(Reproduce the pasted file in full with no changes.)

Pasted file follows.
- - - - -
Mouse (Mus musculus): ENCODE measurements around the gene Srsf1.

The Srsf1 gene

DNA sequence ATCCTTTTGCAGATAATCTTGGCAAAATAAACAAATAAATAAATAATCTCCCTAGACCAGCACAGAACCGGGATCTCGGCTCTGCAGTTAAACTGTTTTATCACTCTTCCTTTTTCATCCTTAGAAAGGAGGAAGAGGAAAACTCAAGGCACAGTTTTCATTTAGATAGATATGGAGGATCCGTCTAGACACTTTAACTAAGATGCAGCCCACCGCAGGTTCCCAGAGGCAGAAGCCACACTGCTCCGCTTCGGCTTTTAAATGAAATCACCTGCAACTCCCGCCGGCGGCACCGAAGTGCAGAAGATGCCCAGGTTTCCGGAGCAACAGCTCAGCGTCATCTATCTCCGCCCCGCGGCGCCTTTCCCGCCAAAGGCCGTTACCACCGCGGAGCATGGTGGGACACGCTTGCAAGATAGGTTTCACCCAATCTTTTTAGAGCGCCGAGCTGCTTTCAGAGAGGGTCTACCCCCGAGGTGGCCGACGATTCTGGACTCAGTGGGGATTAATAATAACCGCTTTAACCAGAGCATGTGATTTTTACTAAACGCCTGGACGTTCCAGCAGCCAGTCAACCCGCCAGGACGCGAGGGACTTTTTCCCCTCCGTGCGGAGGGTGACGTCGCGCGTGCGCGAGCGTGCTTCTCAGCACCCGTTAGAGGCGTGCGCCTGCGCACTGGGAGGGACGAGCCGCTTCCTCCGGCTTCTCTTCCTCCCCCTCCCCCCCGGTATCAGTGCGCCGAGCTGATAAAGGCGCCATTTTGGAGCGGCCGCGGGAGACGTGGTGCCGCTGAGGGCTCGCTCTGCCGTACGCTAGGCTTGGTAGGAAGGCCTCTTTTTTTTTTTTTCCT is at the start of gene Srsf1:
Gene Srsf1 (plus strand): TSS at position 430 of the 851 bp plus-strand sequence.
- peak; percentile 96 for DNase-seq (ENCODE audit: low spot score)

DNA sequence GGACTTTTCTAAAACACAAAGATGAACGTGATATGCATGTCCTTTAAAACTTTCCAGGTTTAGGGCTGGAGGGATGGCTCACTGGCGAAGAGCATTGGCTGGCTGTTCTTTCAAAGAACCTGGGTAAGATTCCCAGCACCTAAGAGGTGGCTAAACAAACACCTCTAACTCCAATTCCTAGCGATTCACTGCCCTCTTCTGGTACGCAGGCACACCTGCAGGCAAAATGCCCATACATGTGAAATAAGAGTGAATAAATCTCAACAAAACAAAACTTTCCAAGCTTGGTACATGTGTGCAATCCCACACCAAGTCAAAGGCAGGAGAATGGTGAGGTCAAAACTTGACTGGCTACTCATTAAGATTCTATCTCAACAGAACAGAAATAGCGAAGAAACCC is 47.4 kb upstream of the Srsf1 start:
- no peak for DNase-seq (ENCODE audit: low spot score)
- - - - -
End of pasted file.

Mouse (Mus musculus): ENCODE measurements around the gene Srsf1.

The Srsf1 gene

DNA sequence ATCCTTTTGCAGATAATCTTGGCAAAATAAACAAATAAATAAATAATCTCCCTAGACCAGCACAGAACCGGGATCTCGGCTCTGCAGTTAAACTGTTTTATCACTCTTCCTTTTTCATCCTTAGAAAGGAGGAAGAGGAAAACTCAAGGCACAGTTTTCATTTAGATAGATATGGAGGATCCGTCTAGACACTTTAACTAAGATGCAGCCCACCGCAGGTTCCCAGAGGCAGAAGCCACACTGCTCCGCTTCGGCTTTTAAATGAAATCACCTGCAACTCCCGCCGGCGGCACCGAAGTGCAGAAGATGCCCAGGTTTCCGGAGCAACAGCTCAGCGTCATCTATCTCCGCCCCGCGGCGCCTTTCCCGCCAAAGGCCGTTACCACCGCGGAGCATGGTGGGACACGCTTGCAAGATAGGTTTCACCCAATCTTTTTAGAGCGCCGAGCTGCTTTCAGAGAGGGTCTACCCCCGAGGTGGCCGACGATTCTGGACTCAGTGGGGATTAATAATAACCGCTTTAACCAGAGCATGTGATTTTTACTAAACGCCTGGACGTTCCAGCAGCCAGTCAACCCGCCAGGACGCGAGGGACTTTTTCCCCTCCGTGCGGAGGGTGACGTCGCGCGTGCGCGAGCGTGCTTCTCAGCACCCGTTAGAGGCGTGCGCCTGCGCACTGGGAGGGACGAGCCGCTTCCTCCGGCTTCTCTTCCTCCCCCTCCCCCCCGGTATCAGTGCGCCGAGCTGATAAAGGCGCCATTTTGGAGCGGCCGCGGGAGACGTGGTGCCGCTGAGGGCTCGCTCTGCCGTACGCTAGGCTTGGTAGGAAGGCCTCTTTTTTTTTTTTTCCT is at the start of gene Srsf1:
Gene Srsf1 (plus strand): TSS at position 430 of the 851 bp plus-strand sequence.
- peak; percentile 96 for DNase-seq (ENCODE audit: low spot score)

DNA sequence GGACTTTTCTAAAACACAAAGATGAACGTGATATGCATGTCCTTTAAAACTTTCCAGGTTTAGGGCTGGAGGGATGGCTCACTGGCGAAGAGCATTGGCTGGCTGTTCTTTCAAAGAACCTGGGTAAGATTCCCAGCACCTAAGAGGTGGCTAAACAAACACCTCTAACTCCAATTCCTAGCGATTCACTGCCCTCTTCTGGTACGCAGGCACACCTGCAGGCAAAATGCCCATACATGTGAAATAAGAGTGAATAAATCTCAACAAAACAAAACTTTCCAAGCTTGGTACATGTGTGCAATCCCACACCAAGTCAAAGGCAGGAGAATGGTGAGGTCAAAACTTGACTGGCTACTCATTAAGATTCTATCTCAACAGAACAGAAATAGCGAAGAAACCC is 47.4 kb upstream of the Srsf1 start:
- no peak for DNase-seq (ENCODE audit: low spot score)